The initiating event for what I imagine will be a long story came in meeting for worship, June 17, 2007.
There is a many-year background to this example, going back at least to when Susan D was clerk of TCFM, starting in ____. She wanted the Meeting to discover ___________. I watched us grapple with the issue in our usual fashion, with a committee, and reports.
Years later Meeting focused on how hard it was to fill committee positions. Then we went into the process of the Jubilee year, and although that has passed, the issue of service to the meeting, as a meeting, remains a very live issue.
Through all these years, I have asked myself,
“Do I need to be involved with this?
“Beyond listening to an occasional report at Meeting for Business with an open heart, and listening one-on-one to my friends who are more deeply involved with the issues, do I need to get in there and offer something more to the process?”
I’ve never gotten the guidance, “you NEED to do this.”
I’ve never felt led to be more involved.
At this point, late spring of 2007, the committee for Peace & Social Concerns has ALL it’s positions vacant. Meeting Clerk Marianne C once again, wisely, does not focus on the immediate problem, but poses a cluster of queries: basically, “As we look at the many social concerns that are dear to the hearts of members of this community, let us ask what role does TCFM, as a body, have to play?”
I believe there were almost 50 of us who sat with these questions as a group, Sunday, June 17, 2007, during the Adult Forum hour, between our two meetings for worship.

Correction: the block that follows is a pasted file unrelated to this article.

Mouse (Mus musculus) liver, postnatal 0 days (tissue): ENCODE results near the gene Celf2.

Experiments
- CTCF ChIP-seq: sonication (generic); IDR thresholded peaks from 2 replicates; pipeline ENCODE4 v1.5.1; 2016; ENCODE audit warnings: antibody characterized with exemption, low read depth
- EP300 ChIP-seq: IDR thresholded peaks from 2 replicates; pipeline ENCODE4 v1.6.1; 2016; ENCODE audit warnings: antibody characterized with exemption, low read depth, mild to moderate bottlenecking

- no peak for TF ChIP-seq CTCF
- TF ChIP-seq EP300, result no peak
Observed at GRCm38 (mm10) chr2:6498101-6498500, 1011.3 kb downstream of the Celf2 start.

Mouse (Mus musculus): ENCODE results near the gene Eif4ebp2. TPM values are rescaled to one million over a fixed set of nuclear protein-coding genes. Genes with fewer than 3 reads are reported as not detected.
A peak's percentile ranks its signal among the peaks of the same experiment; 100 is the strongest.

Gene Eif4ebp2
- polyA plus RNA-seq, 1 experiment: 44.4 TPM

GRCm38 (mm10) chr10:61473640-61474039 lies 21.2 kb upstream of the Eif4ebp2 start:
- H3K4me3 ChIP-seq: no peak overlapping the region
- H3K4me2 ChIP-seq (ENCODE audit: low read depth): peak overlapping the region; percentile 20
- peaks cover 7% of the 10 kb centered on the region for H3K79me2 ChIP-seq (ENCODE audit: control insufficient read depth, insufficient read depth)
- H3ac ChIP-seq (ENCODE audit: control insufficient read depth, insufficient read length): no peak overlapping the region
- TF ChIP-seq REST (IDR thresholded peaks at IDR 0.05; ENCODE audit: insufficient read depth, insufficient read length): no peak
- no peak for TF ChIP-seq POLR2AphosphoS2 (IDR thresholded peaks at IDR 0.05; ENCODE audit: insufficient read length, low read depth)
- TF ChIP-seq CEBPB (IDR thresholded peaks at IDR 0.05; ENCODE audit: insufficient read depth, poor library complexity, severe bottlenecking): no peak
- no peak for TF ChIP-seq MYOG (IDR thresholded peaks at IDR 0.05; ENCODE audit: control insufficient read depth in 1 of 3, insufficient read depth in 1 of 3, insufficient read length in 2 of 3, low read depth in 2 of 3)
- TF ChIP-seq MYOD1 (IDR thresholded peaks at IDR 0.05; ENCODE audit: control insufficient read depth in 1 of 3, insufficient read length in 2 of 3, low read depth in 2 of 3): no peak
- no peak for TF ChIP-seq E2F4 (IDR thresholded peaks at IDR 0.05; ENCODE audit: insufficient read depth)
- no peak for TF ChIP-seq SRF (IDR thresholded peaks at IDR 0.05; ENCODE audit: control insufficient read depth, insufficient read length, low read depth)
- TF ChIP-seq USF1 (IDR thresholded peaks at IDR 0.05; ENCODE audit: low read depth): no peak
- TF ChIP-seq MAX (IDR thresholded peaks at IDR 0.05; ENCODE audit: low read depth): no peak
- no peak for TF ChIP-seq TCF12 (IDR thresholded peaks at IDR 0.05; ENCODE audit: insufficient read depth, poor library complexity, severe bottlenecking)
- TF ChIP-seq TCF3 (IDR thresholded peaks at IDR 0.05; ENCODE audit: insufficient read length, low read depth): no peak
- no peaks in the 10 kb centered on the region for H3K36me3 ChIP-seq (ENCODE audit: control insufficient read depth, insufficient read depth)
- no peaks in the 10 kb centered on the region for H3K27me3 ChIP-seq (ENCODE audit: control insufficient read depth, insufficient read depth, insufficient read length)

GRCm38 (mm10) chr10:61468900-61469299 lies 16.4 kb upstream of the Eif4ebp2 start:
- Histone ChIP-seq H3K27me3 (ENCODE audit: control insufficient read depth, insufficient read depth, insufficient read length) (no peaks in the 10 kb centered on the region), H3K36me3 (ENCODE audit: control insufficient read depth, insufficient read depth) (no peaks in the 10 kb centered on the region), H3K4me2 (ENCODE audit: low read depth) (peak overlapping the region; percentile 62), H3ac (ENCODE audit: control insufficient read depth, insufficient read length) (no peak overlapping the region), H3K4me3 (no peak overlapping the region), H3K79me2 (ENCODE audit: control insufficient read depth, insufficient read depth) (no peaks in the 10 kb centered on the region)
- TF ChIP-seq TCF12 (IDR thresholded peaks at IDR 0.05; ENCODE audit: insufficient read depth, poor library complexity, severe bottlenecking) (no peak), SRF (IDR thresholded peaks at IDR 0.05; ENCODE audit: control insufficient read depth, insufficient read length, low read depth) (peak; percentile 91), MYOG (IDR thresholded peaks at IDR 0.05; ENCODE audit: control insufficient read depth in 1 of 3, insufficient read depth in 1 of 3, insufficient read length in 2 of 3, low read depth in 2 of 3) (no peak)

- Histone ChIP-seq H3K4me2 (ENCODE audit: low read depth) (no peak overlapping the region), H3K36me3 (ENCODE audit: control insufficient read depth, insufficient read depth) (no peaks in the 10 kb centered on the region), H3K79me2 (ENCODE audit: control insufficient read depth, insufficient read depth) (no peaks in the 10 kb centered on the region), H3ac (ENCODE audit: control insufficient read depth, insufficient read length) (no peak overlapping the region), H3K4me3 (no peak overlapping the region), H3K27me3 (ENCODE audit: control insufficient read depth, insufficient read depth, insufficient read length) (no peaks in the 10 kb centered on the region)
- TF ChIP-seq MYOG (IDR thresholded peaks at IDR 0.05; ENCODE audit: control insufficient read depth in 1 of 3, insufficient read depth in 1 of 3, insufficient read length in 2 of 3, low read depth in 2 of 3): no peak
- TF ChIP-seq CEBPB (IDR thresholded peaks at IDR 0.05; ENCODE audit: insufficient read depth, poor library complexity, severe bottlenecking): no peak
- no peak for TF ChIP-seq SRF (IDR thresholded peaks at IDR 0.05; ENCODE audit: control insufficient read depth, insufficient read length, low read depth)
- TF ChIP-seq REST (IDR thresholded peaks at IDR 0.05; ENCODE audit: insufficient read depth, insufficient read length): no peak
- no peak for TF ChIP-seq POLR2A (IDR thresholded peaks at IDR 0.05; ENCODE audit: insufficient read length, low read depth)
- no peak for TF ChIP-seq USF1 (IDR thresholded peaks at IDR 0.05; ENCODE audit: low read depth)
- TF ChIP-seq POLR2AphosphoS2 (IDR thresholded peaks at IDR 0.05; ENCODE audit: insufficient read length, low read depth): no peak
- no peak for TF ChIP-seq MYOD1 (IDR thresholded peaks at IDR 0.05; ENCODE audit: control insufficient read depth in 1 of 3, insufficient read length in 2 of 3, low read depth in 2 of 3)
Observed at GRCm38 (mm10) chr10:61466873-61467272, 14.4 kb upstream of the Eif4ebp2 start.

Sitting there in worship-sharing, I had a strong sense of the importance of these questions, without knowing the answers.
I was concerned we would not wait to be led, as a group, and would fasten on a plan, just so we could say to ourselves, “at least we are doing SOMETHING.” My offerings followed on things Elaine M and Betsy P said, and were well received by the group. Clerk Marianne summarized her thinking near the end of the hour. She was inclined to call for a committee to fan the flames burning in our hearts, as a next step in our corporate discernment.
On the way upstairs to 11:00 worship I talked with Tom S about how one problem with Quaker modesty was that our Meeting community members didn’t have much idea about the wonderful work many of us were doing, working on peace and social justice issues we all could feel good about. Because of this, I believe, many of us feel lonely and unappreciated in the wonderful work we are doing. AND, we look at the overwhelming problems of the world and feel that we, individually and corporately, are “not doing enough.” On the stairs I mentioned to Tom my long-held idea of using an interview format during the Adult Forum hour for “drawing out” members of the meeting.
In worship Tom S spoke about guilt (about “not doing enough”) and of a breakthrough he’d had, a release of sorts, in his Cincinnati Friends Meeting.
Shortly thereafter, I was filled with…
a strong sense of meaning?
To stick as closely as I can to the actual experience, I found myself doubled over, as if in pain, while sitting in my seat.
I had to check. Was I in pain?
No. I was filled with the idea, “You need to be on that committee Marianne is thinking of calling for. You need to offer your interview idea, as a way of allowing the Meeting community to better know itself. As a way of recognizing and fanning the flames burning in our hearts.”